The image of Romantic Love helped awaken within men and women, the possibility that there could be more to a husband and a wife relationship than mere childbearing. This concept and its implications has not yet fully developed in our consciousness. Most of us are still caught between primitive urges of survival and our awakening understanding of where we are actually now, of why we really do and desire things.
The rise of the concept of romantic love goes hand in hand with the rise of individualism. Although desire and lust are denounced by most religions as a sin, something that must be suppressed, pure desire is linked to our individuality. If you had no desires, no passion you would have no individuality. It is an essential element all genius share. Passion is the fire in our bellies that keeps us alive, keeps us questioning, the very basis for the thirst for knowledge. Hence the expression to have carnal knowledge of.
At the core of the Western culture sweeping the world, colonizing all other cultures, is the concept of individual rights. The right for individuals to search for personal happiness, freedom of expression, to love whom they choose, to belief in what they choose. The very concept of individual rights is in direct contrast to, and in conflict with the cohesiveness of a stable society. For to be truly yourself there is going to be something in your individual expression that is not in allegiance with the shared group values.
“Grasshopper is happily going down the road. He meets a group of beetles all carrying signs that say “we love the sun in the morning.” Grasshopper greets them and they greet him, asking “Do you love the sun in the morning?” Grasshopper replies: “Oh my yes. How I do love the sun in the morning!” With that, the beetles give him a sign and pin a button on his chest and make him a member of their club. They dance and sing and tell Grasshopper how wonderful he is all day until the sun goes down. Grasshopper says, “I love the afternoon too. And night is very nice.” “Stupid! Dummy! shouted the Beetles. “Anyone who loves the afternoon and night can never, never be in our club! We only love the sun in the morning!! How dare you love the sun at sunset!” With that, they rip off his button and grab his sign and beat Grasshopper over the head with it. They waved their signs and marched away. Grasshopper was alone. And he went on down the road. (adapted from Arnold Lobel, Grasshopper on the Road, 1978) “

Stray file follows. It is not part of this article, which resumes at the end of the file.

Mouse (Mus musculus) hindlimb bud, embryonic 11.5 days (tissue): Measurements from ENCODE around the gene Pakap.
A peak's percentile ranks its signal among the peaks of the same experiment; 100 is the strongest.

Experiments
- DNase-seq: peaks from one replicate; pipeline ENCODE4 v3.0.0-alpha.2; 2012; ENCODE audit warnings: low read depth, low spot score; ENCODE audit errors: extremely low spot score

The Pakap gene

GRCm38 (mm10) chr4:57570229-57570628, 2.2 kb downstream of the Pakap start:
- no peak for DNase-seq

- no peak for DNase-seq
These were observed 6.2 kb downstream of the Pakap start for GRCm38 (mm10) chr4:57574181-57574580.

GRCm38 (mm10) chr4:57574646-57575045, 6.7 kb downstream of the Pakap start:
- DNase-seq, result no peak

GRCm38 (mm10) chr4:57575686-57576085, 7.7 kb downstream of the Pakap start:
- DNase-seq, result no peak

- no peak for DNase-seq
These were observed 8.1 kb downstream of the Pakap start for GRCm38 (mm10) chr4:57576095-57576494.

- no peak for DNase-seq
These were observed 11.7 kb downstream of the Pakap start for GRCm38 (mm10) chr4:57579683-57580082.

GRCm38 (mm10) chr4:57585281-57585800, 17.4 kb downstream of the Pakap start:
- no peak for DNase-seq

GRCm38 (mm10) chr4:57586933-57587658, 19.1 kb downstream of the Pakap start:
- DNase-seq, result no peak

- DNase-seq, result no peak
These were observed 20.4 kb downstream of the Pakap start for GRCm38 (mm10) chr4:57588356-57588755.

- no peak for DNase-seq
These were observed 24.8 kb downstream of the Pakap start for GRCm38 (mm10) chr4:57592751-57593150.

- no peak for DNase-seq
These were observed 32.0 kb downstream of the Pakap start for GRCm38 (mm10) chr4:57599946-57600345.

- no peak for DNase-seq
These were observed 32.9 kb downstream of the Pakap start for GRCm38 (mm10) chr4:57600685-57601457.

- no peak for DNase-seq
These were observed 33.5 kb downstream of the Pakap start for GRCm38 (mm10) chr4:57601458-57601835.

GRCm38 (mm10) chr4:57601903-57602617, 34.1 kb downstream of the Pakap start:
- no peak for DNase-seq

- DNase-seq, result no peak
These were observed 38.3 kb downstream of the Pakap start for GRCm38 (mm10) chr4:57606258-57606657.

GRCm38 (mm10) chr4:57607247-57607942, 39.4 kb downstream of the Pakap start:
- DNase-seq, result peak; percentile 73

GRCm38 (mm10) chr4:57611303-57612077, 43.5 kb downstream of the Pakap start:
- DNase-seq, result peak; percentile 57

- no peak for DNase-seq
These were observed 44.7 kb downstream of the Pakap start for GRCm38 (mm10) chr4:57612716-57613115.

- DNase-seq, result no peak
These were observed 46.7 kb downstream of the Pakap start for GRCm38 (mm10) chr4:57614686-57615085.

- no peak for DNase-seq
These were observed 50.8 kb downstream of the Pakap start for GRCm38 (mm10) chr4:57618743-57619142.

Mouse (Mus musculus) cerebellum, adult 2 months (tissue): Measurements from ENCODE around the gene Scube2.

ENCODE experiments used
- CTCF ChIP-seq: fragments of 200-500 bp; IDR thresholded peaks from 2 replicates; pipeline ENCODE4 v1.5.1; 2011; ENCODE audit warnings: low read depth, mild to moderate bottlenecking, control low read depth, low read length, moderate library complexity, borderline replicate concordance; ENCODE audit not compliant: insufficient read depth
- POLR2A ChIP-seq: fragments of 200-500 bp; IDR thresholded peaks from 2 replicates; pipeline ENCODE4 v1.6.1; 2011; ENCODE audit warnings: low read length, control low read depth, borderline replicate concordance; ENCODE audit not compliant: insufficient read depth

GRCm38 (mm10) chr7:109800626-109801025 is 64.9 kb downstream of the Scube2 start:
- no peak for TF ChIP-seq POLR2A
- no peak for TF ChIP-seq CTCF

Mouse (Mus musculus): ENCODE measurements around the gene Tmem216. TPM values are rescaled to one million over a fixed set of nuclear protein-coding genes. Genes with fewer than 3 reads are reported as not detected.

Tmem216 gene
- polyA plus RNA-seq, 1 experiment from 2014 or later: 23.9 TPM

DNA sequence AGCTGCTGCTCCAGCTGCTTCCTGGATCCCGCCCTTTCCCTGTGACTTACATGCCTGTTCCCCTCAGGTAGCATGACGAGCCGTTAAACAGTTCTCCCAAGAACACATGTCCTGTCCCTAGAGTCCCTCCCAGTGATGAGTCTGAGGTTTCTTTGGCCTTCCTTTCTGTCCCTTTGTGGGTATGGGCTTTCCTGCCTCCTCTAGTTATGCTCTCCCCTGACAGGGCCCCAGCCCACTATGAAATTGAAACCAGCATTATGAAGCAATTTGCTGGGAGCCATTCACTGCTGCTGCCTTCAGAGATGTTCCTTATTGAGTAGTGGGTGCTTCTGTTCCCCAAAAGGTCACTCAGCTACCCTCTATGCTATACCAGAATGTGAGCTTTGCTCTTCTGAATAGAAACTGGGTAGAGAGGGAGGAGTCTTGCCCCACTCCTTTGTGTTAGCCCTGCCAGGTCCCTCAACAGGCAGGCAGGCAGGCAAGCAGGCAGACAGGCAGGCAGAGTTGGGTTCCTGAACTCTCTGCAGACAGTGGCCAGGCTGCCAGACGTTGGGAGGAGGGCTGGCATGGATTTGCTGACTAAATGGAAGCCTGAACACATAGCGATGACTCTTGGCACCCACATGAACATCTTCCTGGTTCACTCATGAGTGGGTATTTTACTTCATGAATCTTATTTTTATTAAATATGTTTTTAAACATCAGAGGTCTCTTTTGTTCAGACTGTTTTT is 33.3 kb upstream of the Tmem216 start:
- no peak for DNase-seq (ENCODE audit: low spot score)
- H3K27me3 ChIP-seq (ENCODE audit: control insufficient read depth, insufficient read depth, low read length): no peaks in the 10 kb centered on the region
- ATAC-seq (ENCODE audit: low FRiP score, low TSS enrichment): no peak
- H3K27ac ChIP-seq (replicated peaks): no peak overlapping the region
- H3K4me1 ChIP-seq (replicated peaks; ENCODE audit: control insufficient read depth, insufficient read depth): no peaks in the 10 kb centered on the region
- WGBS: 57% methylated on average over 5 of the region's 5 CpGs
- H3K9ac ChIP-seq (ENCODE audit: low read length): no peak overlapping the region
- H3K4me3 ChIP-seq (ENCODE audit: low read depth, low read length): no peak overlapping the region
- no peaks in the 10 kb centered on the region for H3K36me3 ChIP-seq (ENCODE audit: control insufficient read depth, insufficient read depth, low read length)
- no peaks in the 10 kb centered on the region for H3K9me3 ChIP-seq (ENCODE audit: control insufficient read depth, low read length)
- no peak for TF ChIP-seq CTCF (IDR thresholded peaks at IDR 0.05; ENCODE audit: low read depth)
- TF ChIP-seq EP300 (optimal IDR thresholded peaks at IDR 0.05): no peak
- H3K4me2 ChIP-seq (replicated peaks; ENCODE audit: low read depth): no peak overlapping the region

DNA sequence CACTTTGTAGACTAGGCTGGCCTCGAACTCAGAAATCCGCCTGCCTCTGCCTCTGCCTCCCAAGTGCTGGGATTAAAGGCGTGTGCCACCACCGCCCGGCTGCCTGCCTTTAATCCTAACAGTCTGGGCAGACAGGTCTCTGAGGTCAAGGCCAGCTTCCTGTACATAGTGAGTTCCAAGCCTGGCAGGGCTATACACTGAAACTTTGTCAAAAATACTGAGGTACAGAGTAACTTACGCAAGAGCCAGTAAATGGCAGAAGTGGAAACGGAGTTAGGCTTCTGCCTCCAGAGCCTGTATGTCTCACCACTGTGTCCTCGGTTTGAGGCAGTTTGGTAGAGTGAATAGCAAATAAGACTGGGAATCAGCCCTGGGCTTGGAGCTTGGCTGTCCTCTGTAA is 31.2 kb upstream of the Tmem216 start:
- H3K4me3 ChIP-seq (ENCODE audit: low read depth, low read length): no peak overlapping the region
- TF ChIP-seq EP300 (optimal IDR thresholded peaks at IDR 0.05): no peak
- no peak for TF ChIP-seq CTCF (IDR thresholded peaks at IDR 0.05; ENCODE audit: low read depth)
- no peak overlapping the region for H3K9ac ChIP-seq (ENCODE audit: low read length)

In today’s world we are caught between our desires – individual freedom and loyalty to what is sovereign to us, the need for acceptance. The world we find ourselves in reflects both the internal and external struggles between our masculine and feminine natures. We are struggling to find the balance, the middle road between our individual strivings and desires, and our need to be part of the whole. Without feeling ourselves part of something greater than our individual selves, we feel alienated, and isolated, as if we are in exile of the nurturing safety of something greater than ourselves. I also explored this in dealing with Thymos – the desire for acceptance. Just consider the element of loyalty that the vast majority of people feel is an essential element in a healthy relationship. The dictionary meaning for loyal is; True, faithful, to duty, love, or obligation; faithful in allegiance to sovereign, government, or mother country. It comes from the Latin word – legalis – legal, law.
The truth is actually that none of us really need a relationship. We have within us all that we need, yet we literally cannot live without love. When you sit down and argue about all the reasons why people have romantic relationships, they all come down to selfish reasons, even though they may appear on the surface to be altruistic. In romantic relationships we no longer have a blueprint provided to us by our culture, our society. It is now a contract between two individuals as to what they consider should constitute a relationship. The traditional reasons for marriage is falling away, and we have to look anew as to why we have relationships. In the new relationships partners have to decide beforehand what their walk-out conditions are, because the way things are going, basically anything goes. Individualism is anarchistic, yet we long for, and need loving relationships.